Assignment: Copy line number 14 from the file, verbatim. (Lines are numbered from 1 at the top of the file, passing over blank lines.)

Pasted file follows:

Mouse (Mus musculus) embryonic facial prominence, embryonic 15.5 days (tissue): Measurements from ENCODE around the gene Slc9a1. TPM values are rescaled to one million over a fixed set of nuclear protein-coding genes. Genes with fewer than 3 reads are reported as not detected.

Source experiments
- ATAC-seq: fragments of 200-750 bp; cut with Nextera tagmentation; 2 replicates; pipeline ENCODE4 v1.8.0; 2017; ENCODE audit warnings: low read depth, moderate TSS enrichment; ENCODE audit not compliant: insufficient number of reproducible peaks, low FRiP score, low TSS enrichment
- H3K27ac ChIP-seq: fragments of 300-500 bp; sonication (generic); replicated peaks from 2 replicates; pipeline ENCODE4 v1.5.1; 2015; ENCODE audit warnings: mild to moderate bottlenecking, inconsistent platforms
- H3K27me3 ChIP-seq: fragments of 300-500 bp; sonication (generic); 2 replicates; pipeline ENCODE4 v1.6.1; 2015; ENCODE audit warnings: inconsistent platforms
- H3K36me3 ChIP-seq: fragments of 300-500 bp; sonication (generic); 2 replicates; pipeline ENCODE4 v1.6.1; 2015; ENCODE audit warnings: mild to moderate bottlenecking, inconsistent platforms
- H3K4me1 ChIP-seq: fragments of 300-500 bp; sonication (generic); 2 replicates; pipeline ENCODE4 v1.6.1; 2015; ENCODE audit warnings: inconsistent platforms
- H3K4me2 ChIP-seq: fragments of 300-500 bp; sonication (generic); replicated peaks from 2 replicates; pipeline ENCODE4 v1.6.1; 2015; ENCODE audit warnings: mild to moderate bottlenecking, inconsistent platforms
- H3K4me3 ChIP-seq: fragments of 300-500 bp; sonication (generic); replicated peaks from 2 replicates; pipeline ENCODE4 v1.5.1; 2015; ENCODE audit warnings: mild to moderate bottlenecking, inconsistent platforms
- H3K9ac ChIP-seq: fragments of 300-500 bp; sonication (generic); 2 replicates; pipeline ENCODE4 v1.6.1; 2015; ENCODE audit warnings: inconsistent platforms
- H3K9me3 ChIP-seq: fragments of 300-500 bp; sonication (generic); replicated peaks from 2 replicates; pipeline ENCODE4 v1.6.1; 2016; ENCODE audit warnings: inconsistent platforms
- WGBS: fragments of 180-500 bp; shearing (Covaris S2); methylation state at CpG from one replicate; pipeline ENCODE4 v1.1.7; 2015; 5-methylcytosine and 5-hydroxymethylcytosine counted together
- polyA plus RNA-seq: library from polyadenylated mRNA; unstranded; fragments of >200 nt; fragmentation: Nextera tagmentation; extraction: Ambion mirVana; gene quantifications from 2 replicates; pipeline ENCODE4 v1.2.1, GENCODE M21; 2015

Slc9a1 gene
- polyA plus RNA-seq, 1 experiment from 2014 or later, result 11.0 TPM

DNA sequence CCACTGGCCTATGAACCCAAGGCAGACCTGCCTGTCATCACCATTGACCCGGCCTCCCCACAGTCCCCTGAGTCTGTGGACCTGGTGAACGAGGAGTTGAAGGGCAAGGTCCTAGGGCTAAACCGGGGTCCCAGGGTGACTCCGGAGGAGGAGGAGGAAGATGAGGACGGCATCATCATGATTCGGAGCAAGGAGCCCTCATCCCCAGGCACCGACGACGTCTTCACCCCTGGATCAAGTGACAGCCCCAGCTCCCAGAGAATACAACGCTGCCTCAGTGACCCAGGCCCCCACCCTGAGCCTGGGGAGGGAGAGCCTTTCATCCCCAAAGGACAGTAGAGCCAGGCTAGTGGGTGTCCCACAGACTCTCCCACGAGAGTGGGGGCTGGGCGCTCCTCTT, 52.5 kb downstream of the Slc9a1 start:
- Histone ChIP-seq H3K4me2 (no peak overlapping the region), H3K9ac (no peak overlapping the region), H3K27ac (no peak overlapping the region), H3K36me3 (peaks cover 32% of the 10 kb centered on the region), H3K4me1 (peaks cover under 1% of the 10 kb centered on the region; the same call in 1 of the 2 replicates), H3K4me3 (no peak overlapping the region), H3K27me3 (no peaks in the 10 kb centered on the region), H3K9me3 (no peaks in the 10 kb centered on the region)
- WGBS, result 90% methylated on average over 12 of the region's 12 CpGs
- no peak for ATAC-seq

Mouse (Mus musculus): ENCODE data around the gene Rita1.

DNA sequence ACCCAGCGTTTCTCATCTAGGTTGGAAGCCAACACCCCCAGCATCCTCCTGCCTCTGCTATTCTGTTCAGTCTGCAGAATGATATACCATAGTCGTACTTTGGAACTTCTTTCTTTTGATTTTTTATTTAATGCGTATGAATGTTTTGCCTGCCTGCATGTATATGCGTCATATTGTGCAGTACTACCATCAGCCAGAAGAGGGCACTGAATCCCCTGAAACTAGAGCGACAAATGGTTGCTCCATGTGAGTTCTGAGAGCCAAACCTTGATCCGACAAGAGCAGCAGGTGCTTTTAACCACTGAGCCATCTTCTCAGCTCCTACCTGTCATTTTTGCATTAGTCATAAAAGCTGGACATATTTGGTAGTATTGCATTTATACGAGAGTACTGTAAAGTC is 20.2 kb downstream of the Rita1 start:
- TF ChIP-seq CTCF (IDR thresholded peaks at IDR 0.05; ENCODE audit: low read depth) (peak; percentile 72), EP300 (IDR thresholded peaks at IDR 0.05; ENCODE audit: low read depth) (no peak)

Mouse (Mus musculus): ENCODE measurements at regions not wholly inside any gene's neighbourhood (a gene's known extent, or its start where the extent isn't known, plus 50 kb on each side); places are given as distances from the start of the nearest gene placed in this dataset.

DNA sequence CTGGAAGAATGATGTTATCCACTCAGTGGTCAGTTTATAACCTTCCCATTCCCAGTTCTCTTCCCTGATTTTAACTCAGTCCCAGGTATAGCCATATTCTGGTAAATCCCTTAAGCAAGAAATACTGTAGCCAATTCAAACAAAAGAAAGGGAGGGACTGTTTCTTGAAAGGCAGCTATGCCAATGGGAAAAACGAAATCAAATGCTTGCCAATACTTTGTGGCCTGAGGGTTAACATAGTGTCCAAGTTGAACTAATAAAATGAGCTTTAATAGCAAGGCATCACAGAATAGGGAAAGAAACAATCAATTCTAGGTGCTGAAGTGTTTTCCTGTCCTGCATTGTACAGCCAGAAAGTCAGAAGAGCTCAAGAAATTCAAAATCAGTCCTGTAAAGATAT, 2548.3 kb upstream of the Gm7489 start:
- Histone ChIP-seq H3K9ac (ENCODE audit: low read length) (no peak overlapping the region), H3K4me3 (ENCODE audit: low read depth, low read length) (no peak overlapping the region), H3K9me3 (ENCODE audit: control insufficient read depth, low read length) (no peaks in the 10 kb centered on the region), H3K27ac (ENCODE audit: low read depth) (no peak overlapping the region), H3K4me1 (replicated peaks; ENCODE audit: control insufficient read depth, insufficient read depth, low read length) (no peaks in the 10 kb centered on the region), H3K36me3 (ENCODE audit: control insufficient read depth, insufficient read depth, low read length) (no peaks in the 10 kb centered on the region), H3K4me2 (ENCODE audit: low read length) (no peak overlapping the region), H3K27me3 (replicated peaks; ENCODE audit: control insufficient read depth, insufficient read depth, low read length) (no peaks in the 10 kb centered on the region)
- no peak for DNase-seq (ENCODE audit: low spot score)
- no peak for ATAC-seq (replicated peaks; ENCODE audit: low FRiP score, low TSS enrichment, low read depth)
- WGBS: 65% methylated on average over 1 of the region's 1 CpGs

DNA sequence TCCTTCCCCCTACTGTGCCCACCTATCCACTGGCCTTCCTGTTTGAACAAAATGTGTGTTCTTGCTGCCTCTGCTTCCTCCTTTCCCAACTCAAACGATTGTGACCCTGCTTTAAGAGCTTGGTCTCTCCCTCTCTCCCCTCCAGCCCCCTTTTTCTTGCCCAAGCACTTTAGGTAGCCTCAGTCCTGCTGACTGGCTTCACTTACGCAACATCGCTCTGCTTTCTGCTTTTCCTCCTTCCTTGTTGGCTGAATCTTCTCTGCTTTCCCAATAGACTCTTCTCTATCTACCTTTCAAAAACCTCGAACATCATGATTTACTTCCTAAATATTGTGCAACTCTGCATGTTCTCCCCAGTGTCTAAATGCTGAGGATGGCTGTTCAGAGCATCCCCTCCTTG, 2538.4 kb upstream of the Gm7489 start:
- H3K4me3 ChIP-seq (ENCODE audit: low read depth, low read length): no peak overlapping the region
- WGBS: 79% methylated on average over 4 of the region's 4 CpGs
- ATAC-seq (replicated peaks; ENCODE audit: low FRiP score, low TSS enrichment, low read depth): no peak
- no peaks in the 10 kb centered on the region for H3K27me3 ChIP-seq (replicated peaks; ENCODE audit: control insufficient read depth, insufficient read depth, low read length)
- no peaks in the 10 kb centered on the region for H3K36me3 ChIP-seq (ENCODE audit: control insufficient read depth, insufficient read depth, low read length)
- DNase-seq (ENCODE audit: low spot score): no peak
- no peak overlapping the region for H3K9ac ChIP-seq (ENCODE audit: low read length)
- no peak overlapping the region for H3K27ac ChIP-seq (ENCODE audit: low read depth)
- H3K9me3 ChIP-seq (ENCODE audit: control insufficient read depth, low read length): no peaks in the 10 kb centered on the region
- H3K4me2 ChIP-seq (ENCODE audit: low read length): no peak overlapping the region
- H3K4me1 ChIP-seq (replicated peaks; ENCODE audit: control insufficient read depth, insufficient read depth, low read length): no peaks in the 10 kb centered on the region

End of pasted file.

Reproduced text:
Slc9a1 gene